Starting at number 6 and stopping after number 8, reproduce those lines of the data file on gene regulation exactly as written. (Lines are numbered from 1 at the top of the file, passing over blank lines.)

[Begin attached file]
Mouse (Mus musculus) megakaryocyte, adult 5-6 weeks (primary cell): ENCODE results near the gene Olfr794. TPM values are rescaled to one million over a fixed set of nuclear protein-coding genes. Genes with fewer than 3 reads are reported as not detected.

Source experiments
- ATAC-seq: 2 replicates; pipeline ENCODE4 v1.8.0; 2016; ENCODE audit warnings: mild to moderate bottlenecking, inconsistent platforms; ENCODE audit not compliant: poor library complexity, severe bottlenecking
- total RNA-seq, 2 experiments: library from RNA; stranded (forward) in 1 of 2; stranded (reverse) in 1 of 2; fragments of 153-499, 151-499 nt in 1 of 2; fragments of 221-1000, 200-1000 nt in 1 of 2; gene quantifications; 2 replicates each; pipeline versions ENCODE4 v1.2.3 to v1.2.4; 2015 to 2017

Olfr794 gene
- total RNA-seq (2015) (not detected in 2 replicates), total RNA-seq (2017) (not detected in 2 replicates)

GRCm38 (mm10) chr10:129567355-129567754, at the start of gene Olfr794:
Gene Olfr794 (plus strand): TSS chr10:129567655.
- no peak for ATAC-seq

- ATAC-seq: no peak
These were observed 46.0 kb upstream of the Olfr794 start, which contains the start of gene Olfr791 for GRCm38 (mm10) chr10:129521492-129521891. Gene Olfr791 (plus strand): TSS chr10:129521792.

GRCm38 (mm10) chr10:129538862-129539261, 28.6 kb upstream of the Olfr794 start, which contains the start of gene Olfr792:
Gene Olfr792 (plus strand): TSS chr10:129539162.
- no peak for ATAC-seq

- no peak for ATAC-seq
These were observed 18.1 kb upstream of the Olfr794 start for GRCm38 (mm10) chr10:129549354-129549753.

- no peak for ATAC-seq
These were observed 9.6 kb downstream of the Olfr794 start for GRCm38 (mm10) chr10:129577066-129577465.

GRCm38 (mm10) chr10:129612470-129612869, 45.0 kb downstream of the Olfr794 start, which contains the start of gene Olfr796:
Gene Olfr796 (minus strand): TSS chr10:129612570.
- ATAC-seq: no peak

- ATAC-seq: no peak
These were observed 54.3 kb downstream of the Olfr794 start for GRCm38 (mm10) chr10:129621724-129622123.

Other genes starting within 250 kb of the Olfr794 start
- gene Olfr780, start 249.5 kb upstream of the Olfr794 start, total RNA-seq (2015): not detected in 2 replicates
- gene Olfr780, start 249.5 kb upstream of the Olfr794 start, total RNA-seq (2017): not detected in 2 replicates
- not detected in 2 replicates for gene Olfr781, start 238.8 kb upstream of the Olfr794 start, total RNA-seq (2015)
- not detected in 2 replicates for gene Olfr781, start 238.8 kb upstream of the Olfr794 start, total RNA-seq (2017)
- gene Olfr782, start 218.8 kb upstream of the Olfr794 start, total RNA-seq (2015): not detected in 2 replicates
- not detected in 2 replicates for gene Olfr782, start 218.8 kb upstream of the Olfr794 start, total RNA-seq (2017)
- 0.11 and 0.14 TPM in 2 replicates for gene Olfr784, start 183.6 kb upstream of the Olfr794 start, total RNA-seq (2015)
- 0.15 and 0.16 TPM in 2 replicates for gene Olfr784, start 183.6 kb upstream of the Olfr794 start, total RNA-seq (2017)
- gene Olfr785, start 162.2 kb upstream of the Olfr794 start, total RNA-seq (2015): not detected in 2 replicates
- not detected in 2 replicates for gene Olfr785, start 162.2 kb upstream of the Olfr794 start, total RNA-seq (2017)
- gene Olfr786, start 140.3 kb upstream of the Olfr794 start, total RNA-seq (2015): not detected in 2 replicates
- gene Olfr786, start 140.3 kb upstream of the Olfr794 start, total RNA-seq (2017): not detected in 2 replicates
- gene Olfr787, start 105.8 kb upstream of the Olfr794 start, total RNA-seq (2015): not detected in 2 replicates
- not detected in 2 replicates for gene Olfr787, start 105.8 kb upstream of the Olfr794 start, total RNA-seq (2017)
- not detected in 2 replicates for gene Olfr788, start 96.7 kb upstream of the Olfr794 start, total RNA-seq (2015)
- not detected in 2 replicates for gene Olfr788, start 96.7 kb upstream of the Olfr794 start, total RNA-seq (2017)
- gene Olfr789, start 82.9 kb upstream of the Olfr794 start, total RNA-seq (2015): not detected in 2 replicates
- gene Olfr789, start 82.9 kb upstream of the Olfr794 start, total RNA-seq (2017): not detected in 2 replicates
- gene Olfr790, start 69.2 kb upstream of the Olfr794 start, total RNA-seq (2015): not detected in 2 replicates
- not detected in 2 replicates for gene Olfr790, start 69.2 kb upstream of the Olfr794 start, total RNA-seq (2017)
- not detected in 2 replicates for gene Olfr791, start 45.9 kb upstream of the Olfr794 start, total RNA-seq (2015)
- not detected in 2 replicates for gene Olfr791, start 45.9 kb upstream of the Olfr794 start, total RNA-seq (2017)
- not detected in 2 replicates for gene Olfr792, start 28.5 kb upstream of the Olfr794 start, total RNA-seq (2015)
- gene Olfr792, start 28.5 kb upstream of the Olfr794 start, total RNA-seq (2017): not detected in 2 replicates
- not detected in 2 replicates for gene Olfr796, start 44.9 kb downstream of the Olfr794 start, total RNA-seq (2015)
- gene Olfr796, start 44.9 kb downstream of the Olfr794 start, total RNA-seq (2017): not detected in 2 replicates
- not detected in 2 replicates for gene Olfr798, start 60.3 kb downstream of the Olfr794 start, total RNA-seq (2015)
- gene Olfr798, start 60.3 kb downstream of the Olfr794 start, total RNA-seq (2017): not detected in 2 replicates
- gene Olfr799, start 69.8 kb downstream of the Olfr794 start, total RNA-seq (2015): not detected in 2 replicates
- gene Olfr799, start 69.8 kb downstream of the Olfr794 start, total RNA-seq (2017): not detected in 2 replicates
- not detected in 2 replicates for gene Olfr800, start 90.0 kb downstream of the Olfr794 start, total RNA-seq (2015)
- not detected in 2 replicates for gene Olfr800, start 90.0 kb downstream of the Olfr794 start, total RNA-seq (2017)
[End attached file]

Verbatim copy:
- total RNA-seq (2015) (not detected in 2 replicates), total RNA-seq (2017) (not detected in 2 replicates)

GRCm38 (mm10) chr10:129567355-129567754, at the start of gene Olfr794:
Gene Olfr794 (plus strand): TSS chr10:129567655.